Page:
Brexit divorce bill jumps by £10 billion, government quietly admits

Brexit divorce bill jumps by £10 billion, government quietly admits
New figure of £42.5bn slipped out by Treasury as MPs head home for summer recess

The Brexit divorce bill negotiated by Boris Johnson has increased by nearly £10bn compared to the official estimate when the UK left the EU, ministers have admitted.

The Treasury slipped out an “updated government estimated of the financial settlement” in a written ministerial statement on Thursday as MPs headed back to their constituencies for summer recess.

The statement, from chief secretary to the Treasury Simon Clarke, says the bill is now £42.5bn, which “shows an increase against the original range”.

When Britain left the EU in January 2020 the Office for Budget Responsibility put the figure at £32.9bn, meaning the cost of the financial settlement has soared by nearly £10bn.

Opposition parties said Boris Johnson’s “terrible deal” was costing taxpayers

In the statement, the minister insisted that the figure should be compared to the “original range” of £35-39bn, which would make for a smaller but still substantial increase of around £4bn.

But the timing of the Treasury’s statement at the start of the summer recess means MPs will be unable to hold ministers to account for the increase in the Commons, because it will not be sitting.

The Treasury says the increase is “primarily due to the most recent valuation of the UK’s obligation under Article 142 for EU pensions”.

The government pledged to pay its share of EU official pensions as a condition for getting a withdrawal agreement and avoiding a no-deal Brexit.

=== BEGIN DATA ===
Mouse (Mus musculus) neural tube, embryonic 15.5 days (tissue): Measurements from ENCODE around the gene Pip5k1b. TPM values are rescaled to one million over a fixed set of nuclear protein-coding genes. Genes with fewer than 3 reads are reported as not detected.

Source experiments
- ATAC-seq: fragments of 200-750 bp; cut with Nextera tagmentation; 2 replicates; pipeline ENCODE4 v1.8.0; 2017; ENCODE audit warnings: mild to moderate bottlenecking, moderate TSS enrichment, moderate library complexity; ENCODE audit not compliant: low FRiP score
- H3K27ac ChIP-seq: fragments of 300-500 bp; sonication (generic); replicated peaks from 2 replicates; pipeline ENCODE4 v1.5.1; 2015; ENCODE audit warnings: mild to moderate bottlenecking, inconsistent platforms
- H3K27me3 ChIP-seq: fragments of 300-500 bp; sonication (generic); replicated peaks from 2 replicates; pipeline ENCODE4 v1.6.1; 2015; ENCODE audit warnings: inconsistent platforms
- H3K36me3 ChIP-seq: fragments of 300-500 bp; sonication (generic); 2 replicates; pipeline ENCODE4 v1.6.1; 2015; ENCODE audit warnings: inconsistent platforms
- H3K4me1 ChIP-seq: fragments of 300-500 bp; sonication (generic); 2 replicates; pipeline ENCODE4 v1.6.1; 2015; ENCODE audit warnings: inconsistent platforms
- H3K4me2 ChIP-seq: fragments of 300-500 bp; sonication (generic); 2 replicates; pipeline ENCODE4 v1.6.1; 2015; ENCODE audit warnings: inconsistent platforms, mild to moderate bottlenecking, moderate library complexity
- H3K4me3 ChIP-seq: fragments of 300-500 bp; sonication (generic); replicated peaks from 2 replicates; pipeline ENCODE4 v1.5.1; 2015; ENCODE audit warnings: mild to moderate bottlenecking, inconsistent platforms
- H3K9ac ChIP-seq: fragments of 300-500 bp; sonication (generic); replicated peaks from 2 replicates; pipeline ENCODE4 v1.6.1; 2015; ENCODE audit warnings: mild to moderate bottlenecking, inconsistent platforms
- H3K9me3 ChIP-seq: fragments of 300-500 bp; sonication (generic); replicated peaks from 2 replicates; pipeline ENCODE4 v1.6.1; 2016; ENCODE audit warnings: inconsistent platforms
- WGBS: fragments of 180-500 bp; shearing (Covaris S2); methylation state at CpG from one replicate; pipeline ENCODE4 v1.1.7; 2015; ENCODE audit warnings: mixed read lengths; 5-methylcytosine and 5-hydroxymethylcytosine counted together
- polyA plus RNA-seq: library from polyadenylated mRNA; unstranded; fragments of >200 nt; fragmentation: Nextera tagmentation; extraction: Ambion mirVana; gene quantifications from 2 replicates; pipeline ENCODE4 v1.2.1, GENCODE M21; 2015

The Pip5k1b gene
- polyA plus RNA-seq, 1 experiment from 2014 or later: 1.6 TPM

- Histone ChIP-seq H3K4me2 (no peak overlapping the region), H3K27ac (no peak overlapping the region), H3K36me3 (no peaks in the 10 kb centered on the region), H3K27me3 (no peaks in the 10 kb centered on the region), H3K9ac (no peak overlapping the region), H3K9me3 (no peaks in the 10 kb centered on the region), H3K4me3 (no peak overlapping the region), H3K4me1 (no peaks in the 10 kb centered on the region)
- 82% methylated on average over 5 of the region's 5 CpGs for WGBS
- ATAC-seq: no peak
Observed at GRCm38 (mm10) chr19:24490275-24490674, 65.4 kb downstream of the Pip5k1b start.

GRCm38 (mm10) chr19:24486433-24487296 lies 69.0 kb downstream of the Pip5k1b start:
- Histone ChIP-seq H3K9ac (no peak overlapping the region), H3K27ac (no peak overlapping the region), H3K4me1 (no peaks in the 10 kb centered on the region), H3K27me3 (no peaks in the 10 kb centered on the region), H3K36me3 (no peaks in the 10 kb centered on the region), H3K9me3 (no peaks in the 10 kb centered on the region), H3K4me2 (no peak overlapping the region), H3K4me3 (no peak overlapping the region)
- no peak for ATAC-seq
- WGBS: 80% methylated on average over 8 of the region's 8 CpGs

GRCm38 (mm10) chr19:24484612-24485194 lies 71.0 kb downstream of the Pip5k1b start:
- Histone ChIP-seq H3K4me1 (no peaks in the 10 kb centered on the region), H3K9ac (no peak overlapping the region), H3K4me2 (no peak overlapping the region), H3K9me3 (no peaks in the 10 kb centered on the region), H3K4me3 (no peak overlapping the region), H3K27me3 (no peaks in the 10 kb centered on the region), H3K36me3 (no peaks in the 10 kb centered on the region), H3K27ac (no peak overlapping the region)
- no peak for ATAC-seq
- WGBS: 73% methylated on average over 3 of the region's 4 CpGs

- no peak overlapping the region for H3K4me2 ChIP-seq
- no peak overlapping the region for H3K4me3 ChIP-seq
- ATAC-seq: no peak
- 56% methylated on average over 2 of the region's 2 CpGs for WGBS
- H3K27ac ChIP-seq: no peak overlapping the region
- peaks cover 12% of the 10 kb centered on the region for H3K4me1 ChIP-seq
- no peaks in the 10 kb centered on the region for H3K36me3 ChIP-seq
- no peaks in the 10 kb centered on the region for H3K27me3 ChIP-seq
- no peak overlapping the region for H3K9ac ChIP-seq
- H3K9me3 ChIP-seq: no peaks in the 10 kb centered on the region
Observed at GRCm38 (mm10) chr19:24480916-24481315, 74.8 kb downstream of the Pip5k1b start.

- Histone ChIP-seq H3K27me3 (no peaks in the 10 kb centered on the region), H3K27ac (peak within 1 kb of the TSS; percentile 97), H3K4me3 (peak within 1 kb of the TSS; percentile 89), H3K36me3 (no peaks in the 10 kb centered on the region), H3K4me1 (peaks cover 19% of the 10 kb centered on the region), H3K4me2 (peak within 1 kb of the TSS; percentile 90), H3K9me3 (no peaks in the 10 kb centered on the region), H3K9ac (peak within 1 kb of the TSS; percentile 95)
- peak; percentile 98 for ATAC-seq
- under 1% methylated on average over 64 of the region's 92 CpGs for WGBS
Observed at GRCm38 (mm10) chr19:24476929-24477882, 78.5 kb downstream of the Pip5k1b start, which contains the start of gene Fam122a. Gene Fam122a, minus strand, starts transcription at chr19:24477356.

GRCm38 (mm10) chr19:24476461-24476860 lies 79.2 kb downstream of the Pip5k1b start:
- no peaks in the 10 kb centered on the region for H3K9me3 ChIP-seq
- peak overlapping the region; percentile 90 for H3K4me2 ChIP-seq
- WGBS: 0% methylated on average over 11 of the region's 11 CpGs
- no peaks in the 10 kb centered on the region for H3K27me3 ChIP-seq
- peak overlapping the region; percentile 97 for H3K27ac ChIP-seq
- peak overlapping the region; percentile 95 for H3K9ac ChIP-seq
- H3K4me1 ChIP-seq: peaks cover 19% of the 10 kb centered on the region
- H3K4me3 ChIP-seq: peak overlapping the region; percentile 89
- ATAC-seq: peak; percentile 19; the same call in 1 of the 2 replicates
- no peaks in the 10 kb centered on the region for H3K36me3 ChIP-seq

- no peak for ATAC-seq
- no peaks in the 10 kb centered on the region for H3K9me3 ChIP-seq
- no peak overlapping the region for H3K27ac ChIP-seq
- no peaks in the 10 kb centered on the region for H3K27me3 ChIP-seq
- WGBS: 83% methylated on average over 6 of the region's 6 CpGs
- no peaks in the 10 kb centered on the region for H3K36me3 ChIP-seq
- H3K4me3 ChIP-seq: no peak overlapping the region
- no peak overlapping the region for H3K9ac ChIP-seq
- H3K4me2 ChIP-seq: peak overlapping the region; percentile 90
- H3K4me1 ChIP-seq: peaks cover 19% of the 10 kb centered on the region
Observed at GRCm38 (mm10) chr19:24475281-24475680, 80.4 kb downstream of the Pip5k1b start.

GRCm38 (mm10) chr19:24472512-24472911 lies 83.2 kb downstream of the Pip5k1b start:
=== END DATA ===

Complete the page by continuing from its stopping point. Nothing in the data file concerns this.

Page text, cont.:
The increase in these payments is related to higher inflation, which has soared to record levels in recent months.

The Treasury also said in the statement that it does not plan to release further estimates of the bill, even if it increases further – and that the actual costs will be buried in departmental small print.

“As all payments will be made from departmental accounts, HM Treasury do not plan to replicate or consolidate financial reporting on the TCA in future editions of the statement,” the minister said.

“Nor do we intend to report annually our revised estimate of liabilities expected under the TCA, because actual costs will, in future years, appear in the departmental resource accounts.”

Layla Moran, the Liberal Democrats’ foreign affairs spokesperson, said: “Boris Johnson’s terrible deal, backed by Liz Truss and Rishi Sunak, is costing British taxpayers billions of pounds. This is the price of years of Conservative chaos and neglect.

“Combined with the government’s botched trade agreements, they are leaving British farmers and businesses wrapped in red tape – unable to compete.

“The Conservative government must come clean about how much more their bad deal will cost the country in future.”